There are several companies that focus on providing retargeting (ReTargeterAdRollFetchBackTellApart,Chango and even through AdWords) and here’s a quick breakdown of a few of the more popular choices.

The Conclusion

Now that you know some of the more common mistakes that marketers make with their online advertising you should now be prepared to go out there and advertise like you never have before. As I’m sure you already know, there’s a lot of opportunity available through the different ways you can advertise online, but first you need to make sure you’re doing it the right way.

If you want three easy things to remember the next time you’re ready to throw down some money on online advertising, here they are:

  1. Test, test, test and then test some more. You should always be testing to find out what’s working and what’s not.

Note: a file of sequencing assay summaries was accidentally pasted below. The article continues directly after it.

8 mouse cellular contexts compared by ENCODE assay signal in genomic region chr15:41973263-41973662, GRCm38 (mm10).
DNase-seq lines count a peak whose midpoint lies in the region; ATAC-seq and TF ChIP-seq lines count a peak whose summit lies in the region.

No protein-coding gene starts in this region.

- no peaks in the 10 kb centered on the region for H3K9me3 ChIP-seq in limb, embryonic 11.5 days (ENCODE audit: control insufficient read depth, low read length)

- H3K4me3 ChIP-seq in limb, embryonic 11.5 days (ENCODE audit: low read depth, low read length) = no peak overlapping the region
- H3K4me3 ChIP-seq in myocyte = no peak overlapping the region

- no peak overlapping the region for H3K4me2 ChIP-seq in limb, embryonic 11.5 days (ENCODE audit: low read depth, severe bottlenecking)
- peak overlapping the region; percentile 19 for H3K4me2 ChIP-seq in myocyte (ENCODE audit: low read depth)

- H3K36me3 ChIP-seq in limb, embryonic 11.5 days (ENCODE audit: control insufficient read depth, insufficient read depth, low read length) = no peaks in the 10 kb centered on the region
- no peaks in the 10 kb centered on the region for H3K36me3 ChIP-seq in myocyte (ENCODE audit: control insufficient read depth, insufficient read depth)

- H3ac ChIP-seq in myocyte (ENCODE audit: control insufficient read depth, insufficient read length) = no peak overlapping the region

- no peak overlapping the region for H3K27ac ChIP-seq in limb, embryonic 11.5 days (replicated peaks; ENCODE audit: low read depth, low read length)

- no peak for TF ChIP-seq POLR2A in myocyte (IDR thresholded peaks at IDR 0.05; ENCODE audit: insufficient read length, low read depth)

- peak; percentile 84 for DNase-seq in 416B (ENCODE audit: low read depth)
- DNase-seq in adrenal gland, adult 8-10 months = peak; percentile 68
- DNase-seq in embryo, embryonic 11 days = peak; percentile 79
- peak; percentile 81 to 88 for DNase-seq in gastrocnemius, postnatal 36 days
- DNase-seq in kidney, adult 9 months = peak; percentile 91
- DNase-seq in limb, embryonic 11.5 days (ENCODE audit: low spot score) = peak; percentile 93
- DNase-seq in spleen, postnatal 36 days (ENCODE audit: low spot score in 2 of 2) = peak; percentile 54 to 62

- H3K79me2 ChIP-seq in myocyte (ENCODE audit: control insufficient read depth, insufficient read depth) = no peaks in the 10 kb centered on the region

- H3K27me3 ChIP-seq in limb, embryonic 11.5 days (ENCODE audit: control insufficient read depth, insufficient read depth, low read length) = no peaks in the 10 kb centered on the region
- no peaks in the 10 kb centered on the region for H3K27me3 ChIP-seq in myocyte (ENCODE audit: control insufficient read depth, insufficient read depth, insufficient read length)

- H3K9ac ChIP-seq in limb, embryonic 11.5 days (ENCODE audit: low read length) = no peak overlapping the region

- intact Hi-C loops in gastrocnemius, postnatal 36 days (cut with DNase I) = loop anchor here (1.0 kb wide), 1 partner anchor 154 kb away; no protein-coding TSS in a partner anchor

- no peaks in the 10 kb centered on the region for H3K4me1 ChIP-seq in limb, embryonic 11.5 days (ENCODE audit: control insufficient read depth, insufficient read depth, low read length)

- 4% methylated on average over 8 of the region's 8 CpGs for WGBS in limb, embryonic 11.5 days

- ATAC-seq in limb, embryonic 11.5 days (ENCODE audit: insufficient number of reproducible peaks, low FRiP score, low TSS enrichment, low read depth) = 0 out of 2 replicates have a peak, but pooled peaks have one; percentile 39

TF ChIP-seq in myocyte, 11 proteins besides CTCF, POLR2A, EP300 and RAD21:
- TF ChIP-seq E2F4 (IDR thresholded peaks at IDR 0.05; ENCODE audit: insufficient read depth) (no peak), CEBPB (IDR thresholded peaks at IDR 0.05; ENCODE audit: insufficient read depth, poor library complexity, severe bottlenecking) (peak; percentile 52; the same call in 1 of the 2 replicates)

2. Be sure to try out different advertising sources. Ad platforms like Facebook Ads and AdWords are a given, but you should also try out others sources like buying direct, email newsletters and social sites like Reddit or StumbleUpon.
  3. Know your ROI goals (especially identifying the right “R”) and always have a way to know if and how much  value advertising is creating for your business.

About the Author: Ryan Hupfer is the Customer BFF at isocket and and is oddly passionate about supercharging direct ad sales for both advertisers and publishers. Be sure to say hey to me on Twitter at @hup.